14. #134

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    Is it possible for people to express their sadness as they see fit without trying to correct and shut down other posters? All of us posting here were part of Jesse's FSU support system and witnessed his cries of pain and frustration. That experience was a very profound, very painful one for us all. We experienced and interpret it differently. That is natural. I know each of us also did what we could to help.

    This is not a "normal" FSU thread to bicker in. It is a place to express grief, not argue with one another. Let's live and let live. As Jesse would do, if he could! (In one of his last emails to me, after I apologized for saying something sarcastic when he stopped taking the antibiotics, he wrote back, "I don't take offense easily, lol.") The sweet, sweet guy!
    Last edited by Spun Silver; 11-10-2013 at 08:28 PM.

  15. #135

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    Quote Originally Posted by Spun Silver View Post
    Is it possible for people to express their sadness as they see fit without trying to correct and shut down other posters?
    I think the distinction is in expressing sadness for his suffering, which it's clear we all share, without making unfounded negative judgements about his quality of care or about his caregivers.
    You should never write words with numbers. Unless you're seven. Or your name is Prince. - "Weird Al" Yankovic, "Word Crimes"

  16. #136
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    May the ice Up There for him always be perfect and flawless.

  17. #137
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    I believe in the best of people, so I believe that his doctors and nurses did the best they could, within the system and within what the cancer (and his possible complications) threw at them. Cancer is cruel and it does not listen to what we want it to do. If you're the one in physical distress, you always wish for it to go away, when sometimes it just isn't possible.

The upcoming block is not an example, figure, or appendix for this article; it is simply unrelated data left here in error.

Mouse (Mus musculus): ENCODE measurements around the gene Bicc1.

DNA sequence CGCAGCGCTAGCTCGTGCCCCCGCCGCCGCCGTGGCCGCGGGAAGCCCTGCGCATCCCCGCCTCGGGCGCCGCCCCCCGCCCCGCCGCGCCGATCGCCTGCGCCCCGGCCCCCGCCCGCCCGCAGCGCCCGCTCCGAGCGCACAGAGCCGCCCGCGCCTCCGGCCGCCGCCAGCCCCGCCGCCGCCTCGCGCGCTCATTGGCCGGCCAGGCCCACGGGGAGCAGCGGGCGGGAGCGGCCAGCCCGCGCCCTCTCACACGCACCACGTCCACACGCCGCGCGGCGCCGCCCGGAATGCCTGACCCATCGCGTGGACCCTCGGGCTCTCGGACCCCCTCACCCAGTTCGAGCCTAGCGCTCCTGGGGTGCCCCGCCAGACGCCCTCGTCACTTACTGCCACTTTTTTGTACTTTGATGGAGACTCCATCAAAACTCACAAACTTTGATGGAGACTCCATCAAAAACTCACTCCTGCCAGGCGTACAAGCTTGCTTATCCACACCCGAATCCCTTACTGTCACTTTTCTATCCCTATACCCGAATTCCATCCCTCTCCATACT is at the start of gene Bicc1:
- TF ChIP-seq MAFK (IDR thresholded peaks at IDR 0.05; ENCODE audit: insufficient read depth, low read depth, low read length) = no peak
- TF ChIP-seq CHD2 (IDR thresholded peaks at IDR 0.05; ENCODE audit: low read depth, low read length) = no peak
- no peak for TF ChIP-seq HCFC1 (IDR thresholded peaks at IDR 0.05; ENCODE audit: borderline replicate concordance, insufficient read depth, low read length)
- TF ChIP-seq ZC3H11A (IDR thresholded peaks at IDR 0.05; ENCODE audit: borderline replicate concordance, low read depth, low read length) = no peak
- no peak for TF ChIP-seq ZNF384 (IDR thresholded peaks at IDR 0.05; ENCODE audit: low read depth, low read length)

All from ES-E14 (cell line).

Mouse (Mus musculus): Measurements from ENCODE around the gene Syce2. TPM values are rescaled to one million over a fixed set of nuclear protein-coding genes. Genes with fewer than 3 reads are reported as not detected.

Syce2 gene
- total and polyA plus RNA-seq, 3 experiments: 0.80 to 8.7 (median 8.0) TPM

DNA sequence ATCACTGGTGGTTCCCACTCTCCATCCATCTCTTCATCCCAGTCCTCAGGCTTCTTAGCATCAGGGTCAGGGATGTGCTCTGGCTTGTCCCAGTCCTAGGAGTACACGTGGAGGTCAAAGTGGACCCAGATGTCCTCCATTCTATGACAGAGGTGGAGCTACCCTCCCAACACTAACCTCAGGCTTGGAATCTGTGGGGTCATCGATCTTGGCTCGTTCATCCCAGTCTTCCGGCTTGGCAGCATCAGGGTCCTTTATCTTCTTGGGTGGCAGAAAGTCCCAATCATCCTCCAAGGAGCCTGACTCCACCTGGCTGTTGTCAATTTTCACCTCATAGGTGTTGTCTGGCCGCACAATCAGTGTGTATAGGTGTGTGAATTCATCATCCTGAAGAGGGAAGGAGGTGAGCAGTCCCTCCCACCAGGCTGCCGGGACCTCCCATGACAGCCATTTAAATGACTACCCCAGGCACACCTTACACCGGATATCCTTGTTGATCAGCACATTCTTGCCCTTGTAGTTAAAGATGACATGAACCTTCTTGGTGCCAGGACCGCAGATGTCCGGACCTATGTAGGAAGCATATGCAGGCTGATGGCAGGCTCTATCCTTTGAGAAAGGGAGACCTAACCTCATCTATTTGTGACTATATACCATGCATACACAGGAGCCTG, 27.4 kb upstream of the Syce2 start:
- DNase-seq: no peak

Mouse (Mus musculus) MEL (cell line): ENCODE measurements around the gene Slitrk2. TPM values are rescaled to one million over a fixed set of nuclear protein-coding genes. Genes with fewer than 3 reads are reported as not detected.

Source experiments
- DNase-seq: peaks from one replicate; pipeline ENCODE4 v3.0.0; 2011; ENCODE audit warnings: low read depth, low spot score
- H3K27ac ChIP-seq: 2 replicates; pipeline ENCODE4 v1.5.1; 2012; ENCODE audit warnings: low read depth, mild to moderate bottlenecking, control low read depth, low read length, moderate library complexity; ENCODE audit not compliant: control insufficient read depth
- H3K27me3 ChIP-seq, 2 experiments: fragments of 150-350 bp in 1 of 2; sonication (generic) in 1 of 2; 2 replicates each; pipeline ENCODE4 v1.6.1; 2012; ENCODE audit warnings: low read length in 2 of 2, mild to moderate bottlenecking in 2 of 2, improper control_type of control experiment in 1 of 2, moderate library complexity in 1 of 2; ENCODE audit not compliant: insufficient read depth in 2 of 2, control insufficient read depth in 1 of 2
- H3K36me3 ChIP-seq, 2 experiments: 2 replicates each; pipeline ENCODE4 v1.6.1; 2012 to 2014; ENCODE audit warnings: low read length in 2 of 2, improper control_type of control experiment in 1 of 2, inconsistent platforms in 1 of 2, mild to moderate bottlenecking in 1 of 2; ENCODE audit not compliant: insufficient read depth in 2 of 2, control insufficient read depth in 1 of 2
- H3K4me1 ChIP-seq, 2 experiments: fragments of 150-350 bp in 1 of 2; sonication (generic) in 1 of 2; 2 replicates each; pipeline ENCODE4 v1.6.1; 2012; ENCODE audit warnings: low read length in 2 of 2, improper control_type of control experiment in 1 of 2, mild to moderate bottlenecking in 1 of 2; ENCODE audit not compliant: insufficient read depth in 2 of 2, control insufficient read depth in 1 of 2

My friend who died of pancreatic cancer in April, he sent a coherent email to his US friends 2 days before he was put in an artificial coma. He stayed like that for a week before finally passing. The way that cancer takes people away is always different.

  18. #138
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    Quote Originally Posted by overedge View Post
    I think the distinction is in expressing sadness for his suffering, which it's clear we all share, without making unfounded negative judgements about his quality of care or about his caregivers.
    I respect your point. But, I think that many, here, are reacting to Jesse's posts. Jesse felt that he was not getting enough care. Not just meds or treatment, but the fact that he was not being turned enough, and had horrible bed sores. And his claims that some of his care takers were unkind to him. Yes, none of us were there to witness what actually happened. But, I don't think it is unreasonable to feel frustrated by Jesse's pleas for better care. That said, the quality of his care is past him now. We lost a beautiful person, who suffered terribly, and we are all very sad.

  19. #139

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    I think there is a new angel in heaven now, wearing figure skates.

  20. #140

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    Quote Originally Posted by cruisin View Post
    I respect your point. But, I think that many, here, are reacting to Jesse's posts. Jesse felt that he was not getting enough care. Not just meds or treatment, but the fact that he was not being turned enough, and had horrible bed sores. And his claims that some of his care takers were unkind to him. Yes, none of us were there to witness what actually happened. But, I don't think it is unreasonable to feel frustrated by Jesse's pleas for better care. That said, the quality of his care is past him now. We lost a beautiful person, who suffered terribly, and we are all very sad.
    Agreed, cruisin.
    "I hit him with my shoes... if he had given me the medal like I told him to, I wouldn't have had to hit him!" -- 8-year-old Rhoda Penmark in "The Bad Seed"